A letter writer just wants her mom to get better.
Can our elder help her to ask for the support she needs?
Hello. I’m a sophomore in high school, and I have begun to realize that my mom possibly has depression. She’s a single mom raising two kids, me and my older brother. My brother is already in college. My dad has a job as a CTO for a successful power company so he is more than able to provide the funds for education for the both of us. He’s mostly in Italy but I visit him on average every two weeks. Anyways, back to my mom. She works a 9-5 job and that stresses her. However, she has quit many jobs before her current one. I ask her why and she says, “It’s too stressful” or “My boss is crazy”. When I need her help with something she usually says “I’m too sick”. If she does do it, she says, “Be glad I’m doing this since I don’t feel well”. I’m sharp enough to know that 99 percent of the time she says she’s sick, it’s a lie.
We have been living on takeout for weeks, and our house is a mess. I try to help out but there’s only so little I can do. I genuinely want my mom to get better. She is one of the three only people I am real with and it pains me to see her in this state. I have addressed her about what I think, and she simply says, “A lot of single moms are like this” but I know it’s more than that. I would really appreciate advice from someone mature, since all of my friends are in high school as well and probably can’t give me any wise advice. Thank you.
I’m so glad that you have written to us. You have described some serious problems in your home life. But I believe there may be things that might help. Let’s break these issues down:
1. Your mom’s emotional state: this is not your responsibility. This being said, you feel very close to your mom and she is one of only a few people that you feel safe with and trust fully. I can see that you love her very much and are concerned for her welfare. Here is some information regarding depression and possible resources: https://www.nimh.nih.gov/health/topics/depression/index.shtml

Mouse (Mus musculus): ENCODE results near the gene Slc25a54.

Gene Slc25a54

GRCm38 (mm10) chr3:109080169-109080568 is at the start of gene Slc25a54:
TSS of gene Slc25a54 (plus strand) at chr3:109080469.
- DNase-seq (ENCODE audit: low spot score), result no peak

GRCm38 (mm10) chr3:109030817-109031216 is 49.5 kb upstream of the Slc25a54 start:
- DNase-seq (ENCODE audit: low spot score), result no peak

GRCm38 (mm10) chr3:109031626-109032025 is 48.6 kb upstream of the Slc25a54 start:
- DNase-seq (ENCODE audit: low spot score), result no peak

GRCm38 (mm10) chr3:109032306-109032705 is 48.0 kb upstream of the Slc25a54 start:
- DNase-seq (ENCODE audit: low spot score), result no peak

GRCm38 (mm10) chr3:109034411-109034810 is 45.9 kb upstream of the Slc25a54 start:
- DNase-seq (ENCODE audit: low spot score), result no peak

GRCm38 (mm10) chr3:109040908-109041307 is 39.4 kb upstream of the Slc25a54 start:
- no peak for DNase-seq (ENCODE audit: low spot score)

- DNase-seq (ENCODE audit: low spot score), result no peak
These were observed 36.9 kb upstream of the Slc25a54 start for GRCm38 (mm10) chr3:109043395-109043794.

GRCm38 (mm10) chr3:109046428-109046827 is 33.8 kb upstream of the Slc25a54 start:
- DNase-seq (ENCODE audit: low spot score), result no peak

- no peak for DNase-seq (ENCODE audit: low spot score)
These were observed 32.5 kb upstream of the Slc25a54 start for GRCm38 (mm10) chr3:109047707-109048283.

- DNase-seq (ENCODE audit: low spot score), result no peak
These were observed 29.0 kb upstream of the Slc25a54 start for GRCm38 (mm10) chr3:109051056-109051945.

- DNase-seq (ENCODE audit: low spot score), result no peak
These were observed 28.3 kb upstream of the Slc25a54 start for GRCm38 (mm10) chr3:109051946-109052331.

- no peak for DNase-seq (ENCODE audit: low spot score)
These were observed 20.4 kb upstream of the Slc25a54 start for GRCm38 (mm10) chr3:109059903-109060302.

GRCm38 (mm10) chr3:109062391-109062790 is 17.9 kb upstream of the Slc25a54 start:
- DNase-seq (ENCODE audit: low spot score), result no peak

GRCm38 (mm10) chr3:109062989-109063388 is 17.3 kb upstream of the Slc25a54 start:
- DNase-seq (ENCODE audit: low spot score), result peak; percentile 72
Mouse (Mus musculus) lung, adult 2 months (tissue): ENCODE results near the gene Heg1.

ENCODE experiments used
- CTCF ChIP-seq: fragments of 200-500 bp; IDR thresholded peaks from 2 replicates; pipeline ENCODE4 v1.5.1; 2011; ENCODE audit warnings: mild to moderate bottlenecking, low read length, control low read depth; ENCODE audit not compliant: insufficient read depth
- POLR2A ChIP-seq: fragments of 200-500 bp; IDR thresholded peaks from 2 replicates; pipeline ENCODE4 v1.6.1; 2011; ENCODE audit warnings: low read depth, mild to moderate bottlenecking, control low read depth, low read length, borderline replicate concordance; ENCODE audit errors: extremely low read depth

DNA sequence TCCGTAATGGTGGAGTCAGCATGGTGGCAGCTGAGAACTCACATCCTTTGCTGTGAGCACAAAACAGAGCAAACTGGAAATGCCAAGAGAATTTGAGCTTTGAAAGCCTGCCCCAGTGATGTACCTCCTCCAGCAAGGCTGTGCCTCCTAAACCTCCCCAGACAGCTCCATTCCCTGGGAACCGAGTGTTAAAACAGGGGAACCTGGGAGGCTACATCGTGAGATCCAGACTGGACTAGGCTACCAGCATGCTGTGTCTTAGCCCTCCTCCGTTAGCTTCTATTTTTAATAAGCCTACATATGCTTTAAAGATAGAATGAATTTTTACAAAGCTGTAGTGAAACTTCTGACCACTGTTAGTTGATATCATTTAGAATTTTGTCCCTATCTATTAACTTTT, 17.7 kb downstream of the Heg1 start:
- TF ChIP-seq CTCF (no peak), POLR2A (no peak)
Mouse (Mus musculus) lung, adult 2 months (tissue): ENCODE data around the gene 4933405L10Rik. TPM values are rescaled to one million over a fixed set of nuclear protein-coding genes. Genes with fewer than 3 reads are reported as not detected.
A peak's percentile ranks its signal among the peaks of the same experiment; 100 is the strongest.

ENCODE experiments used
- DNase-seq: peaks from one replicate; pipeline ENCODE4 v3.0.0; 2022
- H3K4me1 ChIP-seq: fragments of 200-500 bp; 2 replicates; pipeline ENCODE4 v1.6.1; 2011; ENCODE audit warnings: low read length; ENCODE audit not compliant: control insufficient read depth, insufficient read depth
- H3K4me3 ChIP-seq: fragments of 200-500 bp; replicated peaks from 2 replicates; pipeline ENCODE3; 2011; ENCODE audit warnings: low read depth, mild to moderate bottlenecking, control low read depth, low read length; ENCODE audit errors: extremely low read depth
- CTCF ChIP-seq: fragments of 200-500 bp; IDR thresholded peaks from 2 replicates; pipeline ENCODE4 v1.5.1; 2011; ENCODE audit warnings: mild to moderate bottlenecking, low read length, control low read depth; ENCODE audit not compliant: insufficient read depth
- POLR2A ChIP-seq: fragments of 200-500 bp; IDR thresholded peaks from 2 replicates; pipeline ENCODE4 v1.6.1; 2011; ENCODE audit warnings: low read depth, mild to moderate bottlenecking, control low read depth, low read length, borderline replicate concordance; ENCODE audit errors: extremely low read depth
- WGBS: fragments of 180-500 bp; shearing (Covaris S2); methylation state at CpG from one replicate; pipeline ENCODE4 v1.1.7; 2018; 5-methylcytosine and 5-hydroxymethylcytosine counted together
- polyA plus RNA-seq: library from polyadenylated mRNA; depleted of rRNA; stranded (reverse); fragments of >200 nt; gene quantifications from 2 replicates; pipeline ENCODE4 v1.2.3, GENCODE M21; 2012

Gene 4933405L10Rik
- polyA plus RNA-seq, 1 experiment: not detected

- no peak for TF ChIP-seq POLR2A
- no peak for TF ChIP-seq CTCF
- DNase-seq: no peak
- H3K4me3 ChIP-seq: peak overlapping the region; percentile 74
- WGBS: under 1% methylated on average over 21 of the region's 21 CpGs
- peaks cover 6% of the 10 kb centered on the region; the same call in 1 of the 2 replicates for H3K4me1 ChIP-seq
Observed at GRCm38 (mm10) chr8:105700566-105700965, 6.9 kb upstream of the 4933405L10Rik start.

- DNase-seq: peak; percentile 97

It appears your mom is denying her emotional state by claiming that a lot of single moms are this way. This is simply not the case. It seems that she is in need of help. The best thing other than being loving and honest with her, is for you to take care of yourself.
2. Your mom’s mental and emotional state affect your living situation: you state that you are eating takeout food and that your house is a mess. It also seems that your mom is at least emotionally not available and attempts to make you feel badly for asking for help. You are a student and your mom is the parent. These problems must be addressed immediately. Again, I encourage you to seek counseling support. I would also like for you to discuss this with a trusted teacher at school.
Is your dad aware of how things are at home? Would he be able to provide counseling for you? This may be a very sensitive area seeing that your folks are divorced. It may be worthwhile having an honest conversation with him.
As much as we love our parents, your first responsibility is to yourself. I recommend that you gently and lovingly discuss with your mom your concerns regarding her emotional state. Lovingly relate the fact that living in a mess and eating take out are not indicators of a healthy life. Let her know that you will be seeking counseling support for yourself and that you hope she does the same for herself.
None of this is your fault. You will get through this and you will know in your heart that you have lovingly tried to help your mom. You are facing issues that will make you a very mature young person. Additionally, you are demonstrating a high degree of empathy for your mom. This ability is incredibly important and perhaps an indicator of future career possibilities.
Don’t wait one moment longer. Talk to a school counselor, your mom and possibly your dad. You are a special person! I’m wishing you all the best!
Letter #: 430132